Black Lives Matter: What’s Next for the Labour Movement?

By Huda Elmi and Jabu Nala-Hartley

With the explosion of the Black Lives Matter movement on the streets in recent weeks, everyone’s asking the big question – what happens next?

In the Labour movement, the answer seems bleak. Keir Starmer’s personal role in setting up the night courts in 2011 – in an unprecedented move to speed up the sentencing of young, Black working class ‘rioters’ in Tottenham protesting the police killing of Mark Duggan – is all too reminiscent in his approach to today’s struggle. As one comrade powerfully put it – Kneeling is not enough (link to https://tribunemag.co.uk/2020/06/kneeling-is-not-enough).

With Momentum’s elections underway, candidates and slates are grappling with the question of how to organise BAME members to build power and win much-needed change in the Party and in our society. Worryingly, however, very little of that discussion appears to engage with the reality of what already exists – much of which was won by BAME activists in Momentum over the past 5 years, including the establishment of a members-led BAME organisation within the Labour Party itself.

As activists who played a part in organising for those successes, we were particularly concerned by the ill-thought out proposal from the Forward Momentum candidates that commits to:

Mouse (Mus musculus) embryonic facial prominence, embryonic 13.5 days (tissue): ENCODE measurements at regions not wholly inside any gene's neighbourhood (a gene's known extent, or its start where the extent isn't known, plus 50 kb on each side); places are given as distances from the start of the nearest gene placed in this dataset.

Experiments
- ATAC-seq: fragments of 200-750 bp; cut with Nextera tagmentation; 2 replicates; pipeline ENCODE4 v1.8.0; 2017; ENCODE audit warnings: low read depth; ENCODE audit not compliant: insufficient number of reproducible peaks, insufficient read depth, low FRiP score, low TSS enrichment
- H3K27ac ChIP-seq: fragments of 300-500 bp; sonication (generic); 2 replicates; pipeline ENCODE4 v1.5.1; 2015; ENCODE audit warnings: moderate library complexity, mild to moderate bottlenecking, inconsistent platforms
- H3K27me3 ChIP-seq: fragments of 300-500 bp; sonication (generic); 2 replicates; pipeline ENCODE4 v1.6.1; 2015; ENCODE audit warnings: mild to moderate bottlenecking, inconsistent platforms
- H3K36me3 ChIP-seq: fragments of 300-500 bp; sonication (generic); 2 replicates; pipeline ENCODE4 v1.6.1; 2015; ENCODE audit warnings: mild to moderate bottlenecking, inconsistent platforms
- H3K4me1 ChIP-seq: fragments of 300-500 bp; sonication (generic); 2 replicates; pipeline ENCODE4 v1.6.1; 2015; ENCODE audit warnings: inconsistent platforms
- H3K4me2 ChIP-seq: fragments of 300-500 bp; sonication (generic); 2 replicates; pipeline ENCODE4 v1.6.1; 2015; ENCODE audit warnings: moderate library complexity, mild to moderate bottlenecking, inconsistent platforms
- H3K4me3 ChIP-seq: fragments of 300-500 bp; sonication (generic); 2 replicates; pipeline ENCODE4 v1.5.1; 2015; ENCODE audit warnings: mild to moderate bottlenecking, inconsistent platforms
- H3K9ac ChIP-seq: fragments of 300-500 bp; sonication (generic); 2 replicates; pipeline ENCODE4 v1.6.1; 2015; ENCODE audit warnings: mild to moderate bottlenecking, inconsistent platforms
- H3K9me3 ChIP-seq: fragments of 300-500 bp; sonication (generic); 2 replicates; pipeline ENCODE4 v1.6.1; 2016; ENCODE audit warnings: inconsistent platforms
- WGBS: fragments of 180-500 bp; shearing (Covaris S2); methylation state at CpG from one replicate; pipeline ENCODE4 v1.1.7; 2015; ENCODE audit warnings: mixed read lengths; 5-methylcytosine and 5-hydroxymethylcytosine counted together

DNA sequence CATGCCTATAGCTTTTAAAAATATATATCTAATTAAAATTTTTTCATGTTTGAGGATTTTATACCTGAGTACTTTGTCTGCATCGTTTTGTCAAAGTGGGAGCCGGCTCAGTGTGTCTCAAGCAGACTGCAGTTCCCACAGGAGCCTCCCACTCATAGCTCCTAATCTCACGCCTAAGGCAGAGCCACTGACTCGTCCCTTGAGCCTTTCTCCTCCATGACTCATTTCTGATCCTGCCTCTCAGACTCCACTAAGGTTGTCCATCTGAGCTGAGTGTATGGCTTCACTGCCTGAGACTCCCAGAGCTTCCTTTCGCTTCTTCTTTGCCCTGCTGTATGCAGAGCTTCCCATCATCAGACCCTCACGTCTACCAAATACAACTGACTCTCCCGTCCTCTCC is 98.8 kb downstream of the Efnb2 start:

Develop a democratically-run Momentum BAME members network to support BAME self-organisation, build BAME power and promote BAME leadership. Provide training, skill-sharing and political education for BAME members.

Sounds good, right? Except that BAME Momentum activists have already begun this process in earnest, through one of the most long-lasting and significant constitutional reforms the left has ever achieved in Labour – introduced as part of the Democracy Review.

Not only is this work already underway, it has also been strategically focused on building autonomous power for BAME activists and inside Labour, where the power to materially improve the lives of working class people lies and where we therefore need focus our organising efforts. With the gains in democratisation in the Party made by the left in recent years now at risk in the hands of the new leadership, it’s crucial that we redouble our efforts to protect and extend them within the Party. Not seek to replicate them through funnelling our energies into building parallel organising spaces.